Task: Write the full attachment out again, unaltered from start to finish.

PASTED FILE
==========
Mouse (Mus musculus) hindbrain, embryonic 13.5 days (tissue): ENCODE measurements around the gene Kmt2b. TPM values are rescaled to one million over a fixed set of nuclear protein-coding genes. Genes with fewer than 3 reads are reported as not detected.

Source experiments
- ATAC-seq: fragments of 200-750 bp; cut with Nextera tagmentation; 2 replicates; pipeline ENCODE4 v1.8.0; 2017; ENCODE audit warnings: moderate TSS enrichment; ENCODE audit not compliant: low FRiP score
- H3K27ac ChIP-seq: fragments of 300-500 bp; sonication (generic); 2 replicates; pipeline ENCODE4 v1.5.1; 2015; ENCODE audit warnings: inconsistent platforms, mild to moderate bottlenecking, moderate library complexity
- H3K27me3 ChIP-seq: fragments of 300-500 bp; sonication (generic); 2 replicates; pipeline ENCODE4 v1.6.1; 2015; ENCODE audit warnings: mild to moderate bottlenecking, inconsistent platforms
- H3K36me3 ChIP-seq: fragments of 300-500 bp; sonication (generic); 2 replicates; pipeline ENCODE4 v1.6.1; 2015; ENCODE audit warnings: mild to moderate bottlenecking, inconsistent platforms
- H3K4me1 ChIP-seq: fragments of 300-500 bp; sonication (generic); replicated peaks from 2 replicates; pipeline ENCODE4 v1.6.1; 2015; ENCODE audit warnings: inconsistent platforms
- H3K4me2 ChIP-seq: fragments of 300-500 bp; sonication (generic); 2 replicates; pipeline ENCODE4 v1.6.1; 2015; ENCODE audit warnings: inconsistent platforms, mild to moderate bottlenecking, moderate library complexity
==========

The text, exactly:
Mouse (Mus musculus) hindbrain, embryonic 13.5 days (tissue): ENCODE measurements around the gene Kmt2b. TPM values are rescaled to one million over a fixed set of nuclear protein-coding genes. Genes with fewer than 3 reads are reported as not detected.

Source experiments
- ATAC-seq: fragments of 200-750 bp; cut with Nextera tagmentation; 2 replicates; pipeline ENCODE4 v1.8.0; 2017; ENCODE audit warnings: moderate TSS enrichment; ENCODE audit not compliant: low FRiP score
- H3K27ac ChIP-seq: fragments of 300-500 bp; sonication (generic); 2 replicates; pipeline ENCODE4 v1.5.1; 2015; ENCODE audit warnings: inconsistent platforms, mild to moderate bottlenecking, moderate library complexity
- H3K27me3 ChIP-seq: fragments of 300-500 bp; sonication (generic); 2 replicates; pipeline ENCODE4 v1.6.1; 2015; ENCODE audit warnings: mild to moderate bottlenecking, inconsistent platforms
- H3K36me3 ChIP-seq: fragments of 300-500 bp; sonication (generic); 2 replicates; pipeline ENCODE4 v1.6.1; 2015; ENCODE audit warnings: mild to moderate bottlenecking, inconsistent platforms
- H3K4me1 ChIP-seq: fragments of 300-500 bp; sonication (generic); replicated peaks from 2 replicates; pipeline ENCODE4 v1.6.1; 2015; ENCODE audit warnings: inconsistent platforms
- H3K4me2 ChIP-seq: fragments of 300-500 bp; sonication (generic); 2 replicates; pipeline ENCODE4 v1.6.1; 2015; ENCODE audit warnings: inconsistent platforms, mild to moderate bottlenecking, moderate library complexity